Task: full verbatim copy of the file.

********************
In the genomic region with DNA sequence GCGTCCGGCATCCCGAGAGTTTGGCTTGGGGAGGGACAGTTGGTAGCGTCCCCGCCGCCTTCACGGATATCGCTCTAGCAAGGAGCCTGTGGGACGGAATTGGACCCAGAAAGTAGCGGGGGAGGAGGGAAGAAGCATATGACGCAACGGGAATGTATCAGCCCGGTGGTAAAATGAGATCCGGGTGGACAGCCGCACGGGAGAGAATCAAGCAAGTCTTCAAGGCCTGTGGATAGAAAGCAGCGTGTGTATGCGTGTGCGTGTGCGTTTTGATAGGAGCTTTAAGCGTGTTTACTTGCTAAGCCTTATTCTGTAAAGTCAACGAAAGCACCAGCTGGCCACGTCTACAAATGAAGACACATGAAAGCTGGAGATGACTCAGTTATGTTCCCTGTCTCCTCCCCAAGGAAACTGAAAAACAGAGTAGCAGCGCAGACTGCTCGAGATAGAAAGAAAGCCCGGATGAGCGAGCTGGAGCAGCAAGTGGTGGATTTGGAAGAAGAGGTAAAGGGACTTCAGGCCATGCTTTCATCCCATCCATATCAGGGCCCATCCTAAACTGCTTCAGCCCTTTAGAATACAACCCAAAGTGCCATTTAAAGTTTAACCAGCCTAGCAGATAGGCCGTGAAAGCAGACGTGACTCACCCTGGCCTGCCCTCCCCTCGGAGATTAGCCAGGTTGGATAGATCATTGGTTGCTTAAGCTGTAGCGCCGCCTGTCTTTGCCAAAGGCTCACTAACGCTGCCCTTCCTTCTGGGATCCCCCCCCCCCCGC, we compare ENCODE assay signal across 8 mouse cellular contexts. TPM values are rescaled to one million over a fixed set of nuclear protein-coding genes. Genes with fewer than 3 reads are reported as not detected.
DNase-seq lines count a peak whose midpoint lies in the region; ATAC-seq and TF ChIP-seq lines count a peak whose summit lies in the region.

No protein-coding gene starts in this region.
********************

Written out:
In the genomic region with DNA sequence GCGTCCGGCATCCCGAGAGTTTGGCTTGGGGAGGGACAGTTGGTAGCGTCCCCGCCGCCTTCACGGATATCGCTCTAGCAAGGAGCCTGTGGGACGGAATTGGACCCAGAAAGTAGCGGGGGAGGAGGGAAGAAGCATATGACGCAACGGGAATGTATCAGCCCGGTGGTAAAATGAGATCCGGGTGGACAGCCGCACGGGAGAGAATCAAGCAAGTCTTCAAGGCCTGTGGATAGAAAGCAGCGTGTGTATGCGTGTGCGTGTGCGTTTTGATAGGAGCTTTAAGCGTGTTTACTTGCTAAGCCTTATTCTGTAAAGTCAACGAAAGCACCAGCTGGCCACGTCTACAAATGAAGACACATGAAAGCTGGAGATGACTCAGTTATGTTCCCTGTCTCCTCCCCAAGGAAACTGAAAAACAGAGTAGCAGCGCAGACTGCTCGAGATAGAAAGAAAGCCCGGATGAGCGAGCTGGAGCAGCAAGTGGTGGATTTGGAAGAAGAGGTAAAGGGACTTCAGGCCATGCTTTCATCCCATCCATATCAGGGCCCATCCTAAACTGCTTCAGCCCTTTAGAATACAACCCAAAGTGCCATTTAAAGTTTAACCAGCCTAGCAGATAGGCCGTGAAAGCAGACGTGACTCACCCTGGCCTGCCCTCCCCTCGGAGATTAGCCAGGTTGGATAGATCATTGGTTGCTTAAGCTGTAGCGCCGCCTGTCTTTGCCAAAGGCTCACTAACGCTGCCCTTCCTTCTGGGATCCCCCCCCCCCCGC, we compare ENCODE assay signal across 8 mouse cellular contexts. TPM values are rescaled to one million over a fixed set of nuclear protein-coding genes. Genes with fewer than 3 reads are reported as not detected.
DNase-seq lines count a peak whose midpoint lies in the region; ATAC-seq and TF ChIP-seq lines count a peak whose summit lies in the region.

No protein-coding gene starts in this region.